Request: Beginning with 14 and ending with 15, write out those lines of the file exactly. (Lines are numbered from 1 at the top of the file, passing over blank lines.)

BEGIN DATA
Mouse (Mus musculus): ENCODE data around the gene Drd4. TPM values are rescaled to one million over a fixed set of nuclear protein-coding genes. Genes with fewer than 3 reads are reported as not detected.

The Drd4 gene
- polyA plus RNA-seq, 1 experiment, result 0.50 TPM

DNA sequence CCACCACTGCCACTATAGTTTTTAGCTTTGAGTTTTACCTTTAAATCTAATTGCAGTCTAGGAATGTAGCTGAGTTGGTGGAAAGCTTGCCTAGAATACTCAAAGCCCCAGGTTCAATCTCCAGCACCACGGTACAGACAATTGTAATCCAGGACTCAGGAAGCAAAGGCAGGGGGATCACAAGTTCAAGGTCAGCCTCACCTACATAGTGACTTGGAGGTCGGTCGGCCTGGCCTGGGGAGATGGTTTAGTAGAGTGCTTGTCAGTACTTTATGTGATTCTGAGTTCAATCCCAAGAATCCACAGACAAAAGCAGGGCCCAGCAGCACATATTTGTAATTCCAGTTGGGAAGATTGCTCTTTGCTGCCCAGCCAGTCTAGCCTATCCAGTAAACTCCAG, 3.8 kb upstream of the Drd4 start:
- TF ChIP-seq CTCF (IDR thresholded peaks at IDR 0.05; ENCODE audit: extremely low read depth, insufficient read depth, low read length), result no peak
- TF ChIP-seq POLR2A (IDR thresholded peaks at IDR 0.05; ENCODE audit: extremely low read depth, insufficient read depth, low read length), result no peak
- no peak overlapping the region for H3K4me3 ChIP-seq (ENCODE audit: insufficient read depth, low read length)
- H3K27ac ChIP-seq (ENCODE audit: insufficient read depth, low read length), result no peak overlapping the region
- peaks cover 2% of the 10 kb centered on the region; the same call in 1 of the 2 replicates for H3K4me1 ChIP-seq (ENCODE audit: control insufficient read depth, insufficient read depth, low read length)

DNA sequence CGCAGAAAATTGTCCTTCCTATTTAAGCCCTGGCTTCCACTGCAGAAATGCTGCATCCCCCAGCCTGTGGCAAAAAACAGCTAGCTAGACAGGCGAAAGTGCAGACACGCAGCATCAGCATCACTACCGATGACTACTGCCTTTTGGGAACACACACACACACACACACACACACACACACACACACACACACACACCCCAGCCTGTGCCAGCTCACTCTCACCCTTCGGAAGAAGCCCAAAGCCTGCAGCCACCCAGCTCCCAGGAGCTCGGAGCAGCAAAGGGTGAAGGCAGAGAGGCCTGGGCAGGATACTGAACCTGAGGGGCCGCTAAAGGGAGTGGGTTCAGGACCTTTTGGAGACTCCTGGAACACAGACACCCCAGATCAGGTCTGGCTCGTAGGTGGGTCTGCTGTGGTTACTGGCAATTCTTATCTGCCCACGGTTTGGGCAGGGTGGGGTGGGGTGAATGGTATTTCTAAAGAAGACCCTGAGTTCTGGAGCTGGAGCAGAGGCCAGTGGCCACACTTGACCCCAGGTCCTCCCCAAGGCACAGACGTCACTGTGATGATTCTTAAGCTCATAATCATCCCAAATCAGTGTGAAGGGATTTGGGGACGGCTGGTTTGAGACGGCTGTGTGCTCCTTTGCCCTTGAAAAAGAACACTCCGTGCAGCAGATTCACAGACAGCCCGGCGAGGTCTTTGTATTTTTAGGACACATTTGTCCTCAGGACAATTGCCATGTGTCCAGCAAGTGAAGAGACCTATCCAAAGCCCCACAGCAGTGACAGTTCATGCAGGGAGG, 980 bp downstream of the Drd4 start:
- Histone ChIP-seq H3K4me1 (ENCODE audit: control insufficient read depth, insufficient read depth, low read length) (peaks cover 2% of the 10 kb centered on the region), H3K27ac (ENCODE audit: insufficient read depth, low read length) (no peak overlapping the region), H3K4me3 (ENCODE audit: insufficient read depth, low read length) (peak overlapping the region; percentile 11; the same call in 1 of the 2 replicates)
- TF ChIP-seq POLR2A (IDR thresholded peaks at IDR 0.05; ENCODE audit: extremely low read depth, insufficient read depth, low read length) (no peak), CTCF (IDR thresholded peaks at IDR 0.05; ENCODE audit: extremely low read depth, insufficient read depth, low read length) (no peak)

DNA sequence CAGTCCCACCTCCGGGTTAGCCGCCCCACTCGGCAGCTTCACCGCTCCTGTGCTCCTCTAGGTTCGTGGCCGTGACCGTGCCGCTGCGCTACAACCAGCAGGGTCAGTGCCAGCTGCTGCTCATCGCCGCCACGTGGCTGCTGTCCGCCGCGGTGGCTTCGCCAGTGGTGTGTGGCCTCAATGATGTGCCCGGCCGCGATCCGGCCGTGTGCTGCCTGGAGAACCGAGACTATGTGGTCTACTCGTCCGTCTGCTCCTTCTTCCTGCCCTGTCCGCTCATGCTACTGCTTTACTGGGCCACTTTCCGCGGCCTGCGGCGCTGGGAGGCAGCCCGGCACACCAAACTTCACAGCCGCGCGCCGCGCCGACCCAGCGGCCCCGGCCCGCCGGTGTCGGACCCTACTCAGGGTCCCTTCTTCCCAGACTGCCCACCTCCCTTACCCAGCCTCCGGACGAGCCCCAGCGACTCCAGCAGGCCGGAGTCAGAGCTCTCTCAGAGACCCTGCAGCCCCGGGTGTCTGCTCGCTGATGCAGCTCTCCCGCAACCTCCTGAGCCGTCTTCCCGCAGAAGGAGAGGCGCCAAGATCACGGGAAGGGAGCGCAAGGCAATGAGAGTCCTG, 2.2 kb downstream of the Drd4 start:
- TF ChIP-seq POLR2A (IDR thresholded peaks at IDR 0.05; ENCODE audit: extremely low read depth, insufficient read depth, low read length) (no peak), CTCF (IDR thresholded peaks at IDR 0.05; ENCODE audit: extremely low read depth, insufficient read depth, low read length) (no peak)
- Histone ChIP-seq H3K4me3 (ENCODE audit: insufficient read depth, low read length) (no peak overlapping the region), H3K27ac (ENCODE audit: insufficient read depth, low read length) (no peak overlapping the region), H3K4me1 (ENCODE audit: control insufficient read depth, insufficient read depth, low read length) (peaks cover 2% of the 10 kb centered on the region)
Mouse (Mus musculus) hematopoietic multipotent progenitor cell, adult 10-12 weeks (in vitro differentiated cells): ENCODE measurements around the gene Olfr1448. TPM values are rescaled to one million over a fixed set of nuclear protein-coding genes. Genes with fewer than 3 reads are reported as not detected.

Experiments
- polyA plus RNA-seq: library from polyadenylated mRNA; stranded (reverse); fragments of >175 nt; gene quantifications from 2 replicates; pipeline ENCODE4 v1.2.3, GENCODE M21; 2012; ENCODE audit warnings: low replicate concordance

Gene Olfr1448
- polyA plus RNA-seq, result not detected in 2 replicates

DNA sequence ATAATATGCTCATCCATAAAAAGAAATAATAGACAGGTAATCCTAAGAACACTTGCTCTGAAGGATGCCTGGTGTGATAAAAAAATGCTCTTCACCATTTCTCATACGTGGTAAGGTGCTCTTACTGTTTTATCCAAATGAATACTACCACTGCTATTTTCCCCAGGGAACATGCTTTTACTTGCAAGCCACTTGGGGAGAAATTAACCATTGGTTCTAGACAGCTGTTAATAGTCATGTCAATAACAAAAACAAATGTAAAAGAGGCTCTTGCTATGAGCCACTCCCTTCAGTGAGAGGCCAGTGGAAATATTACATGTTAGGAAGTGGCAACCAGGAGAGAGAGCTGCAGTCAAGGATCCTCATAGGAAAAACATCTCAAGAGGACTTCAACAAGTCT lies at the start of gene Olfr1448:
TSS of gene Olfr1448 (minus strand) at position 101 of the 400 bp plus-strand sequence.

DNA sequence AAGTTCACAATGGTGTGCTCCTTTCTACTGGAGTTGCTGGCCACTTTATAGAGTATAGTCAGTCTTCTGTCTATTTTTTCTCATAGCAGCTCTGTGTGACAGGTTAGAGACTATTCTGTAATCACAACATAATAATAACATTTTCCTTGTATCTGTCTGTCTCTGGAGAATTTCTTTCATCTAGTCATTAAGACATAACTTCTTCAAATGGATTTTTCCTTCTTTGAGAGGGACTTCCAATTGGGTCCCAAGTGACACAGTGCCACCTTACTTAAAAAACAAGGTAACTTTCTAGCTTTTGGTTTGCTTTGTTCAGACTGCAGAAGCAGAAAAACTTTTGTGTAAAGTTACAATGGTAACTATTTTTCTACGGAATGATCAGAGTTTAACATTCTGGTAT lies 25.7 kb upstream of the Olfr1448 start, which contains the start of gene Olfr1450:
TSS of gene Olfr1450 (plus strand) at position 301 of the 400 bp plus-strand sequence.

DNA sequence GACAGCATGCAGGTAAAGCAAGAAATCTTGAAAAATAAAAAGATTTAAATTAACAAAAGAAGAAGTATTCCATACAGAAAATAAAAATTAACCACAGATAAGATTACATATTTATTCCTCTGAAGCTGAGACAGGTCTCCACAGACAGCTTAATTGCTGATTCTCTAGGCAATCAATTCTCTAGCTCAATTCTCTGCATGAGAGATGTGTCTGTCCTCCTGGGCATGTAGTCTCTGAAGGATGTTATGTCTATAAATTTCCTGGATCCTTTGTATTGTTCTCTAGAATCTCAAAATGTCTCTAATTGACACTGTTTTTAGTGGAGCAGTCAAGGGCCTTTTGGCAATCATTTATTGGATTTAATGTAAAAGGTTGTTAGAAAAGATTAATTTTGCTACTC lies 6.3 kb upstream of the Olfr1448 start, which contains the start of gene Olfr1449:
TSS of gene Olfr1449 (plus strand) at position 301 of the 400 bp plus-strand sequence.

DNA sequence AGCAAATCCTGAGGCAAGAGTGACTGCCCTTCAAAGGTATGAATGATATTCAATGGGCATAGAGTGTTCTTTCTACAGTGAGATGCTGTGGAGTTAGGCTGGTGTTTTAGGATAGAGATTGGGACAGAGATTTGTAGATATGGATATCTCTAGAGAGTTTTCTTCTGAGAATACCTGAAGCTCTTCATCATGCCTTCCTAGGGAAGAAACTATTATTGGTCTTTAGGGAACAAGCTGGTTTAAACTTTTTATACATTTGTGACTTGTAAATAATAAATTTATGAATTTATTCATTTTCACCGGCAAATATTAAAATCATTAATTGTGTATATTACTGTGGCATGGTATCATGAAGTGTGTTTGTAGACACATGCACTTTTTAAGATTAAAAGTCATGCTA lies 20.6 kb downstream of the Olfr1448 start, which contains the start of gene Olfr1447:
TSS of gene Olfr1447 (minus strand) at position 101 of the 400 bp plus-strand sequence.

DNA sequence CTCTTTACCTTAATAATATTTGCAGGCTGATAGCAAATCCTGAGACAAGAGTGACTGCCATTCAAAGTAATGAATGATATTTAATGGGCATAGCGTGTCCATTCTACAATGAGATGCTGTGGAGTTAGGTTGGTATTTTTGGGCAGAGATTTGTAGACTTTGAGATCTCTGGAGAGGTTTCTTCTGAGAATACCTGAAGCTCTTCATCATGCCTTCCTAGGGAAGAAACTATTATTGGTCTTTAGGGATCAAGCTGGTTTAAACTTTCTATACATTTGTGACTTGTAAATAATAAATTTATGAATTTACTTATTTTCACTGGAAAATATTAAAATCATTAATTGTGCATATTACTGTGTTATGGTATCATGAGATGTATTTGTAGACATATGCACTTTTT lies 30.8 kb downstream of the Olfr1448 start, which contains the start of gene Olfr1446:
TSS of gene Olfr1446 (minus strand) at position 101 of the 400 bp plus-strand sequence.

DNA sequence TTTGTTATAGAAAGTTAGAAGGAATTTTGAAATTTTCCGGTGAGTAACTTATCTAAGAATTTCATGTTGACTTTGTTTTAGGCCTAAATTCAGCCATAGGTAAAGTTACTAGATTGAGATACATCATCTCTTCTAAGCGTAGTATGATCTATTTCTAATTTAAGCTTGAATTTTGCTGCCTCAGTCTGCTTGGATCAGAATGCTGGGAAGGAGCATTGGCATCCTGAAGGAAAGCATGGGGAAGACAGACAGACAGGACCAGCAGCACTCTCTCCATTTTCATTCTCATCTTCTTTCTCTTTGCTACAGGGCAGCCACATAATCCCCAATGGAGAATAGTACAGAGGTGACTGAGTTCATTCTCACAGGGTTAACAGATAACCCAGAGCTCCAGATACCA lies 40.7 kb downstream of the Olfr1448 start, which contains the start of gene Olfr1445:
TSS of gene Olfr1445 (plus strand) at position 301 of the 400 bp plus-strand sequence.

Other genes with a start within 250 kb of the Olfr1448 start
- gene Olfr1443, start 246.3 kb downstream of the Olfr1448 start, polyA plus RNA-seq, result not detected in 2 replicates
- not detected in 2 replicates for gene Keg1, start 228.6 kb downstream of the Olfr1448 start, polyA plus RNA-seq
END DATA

- TF ChIP-seq POLR2A (IDR thresholded peaks at IDR 0.05; ENCODE audit: extremely low read depth, insufficient read depth, low read length) (no peak), CTCF (IDR thresholded peaks at IDR 0.05; ENCODE audit: extremely low read depth, insufficient read depth, low read length) (no peak)
- Histone ChIP-seq H3K4me3 (ENCODE audit: insufficient read depth, low read length) (no peak overlapping the region), H3K27ac (ENCODE audit: insufficient read depth, low read length) (no peak overlapping the region), H3K4me1 (ENCODE audit: control insufficient read depth, insufficient read depth, low read length) (peaks cover 2% of the 10 kb centered on the region)